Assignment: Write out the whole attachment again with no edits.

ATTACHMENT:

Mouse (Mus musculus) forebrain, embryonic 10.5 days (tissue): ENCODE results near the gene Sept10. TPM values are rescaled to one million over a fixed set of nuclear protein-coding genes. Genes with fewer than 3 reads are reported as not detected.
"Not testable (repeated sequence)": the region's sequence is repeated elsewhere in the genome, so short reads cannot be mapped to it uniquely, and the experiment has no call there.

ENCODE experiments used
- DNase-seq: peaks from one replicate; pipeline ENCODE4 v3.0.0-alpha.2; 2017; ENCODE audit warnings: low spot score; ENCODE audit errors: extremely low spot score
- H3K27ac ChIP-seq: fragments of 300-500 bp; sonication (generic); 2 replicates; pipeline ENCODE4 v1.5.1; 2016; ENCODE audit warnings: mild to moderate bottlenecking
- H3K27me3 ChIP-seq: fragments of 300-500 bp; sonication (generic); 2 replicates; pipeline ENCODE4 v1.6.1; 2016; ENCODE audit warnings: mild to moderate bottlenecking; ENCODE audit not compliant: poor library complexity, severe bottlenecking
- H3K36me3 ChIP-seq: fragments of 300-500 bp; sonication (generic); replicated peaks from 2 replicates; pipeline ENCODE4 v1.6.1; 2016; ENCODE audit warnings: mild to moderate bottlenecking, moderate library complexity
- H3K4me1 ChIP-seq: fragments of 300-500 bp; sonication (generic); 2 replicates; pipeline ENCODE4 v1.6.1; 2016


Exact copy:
Mouse (Mus musculus) forebrain, embryonic 10.5 days (tissue): ENCODE results near the gene Sept10. TPM values are rescaled to one million over a fixed set of nuclear protein-coding genes. Genes with fewer than 3 reads are reported as not detected.
"Not testable (repeated sequence)": the region's sequence is repeated elsewhere in the genome, so short reads cannot be mapped to it uniquely, and the experiment has no call there.

ENCODE experiments used
- DNase-seq: peaks from one replicate; pipeline ENCODE4 v3.0.0-alpha.2; 2017; ENCODE audit warnings: low spot score; ENCODE audit errors: extremely low spot score
- H3K27ac ChIP-seq: fragments of 300-500 bp; sonication (generic); 2 replicates; pipeline ENCODE4 v1.5.1; 2016; ENCODE audit warnings: mild to moderate bottlenecking
- H3K27me3 ChIP-seq: fragments of 300-500 bp; sonication (generic); 2 replicates; pipeline ENCODE4 v1.6.1; 2016; ENCODE audit warnings: mild to moderate bottlenecking; ENCODE audit not compliant: poor library complexity, severe bottlenecking
- H3K36me3 ChIP-seq: fragments of 300-500 bp; sonication (generic); replicated peaks from 2 replicates; pipeline ENCODE4 v1.6.1; 2016; ENCODE audit warnings: mild to moderate bottlenecking, moderate library complexity
- H3K4me1 ChIP-seq: fragments of 300-500 bp; sonication (generic); 2 replicates; pipeline ENCODE4 v1.6.1; 2016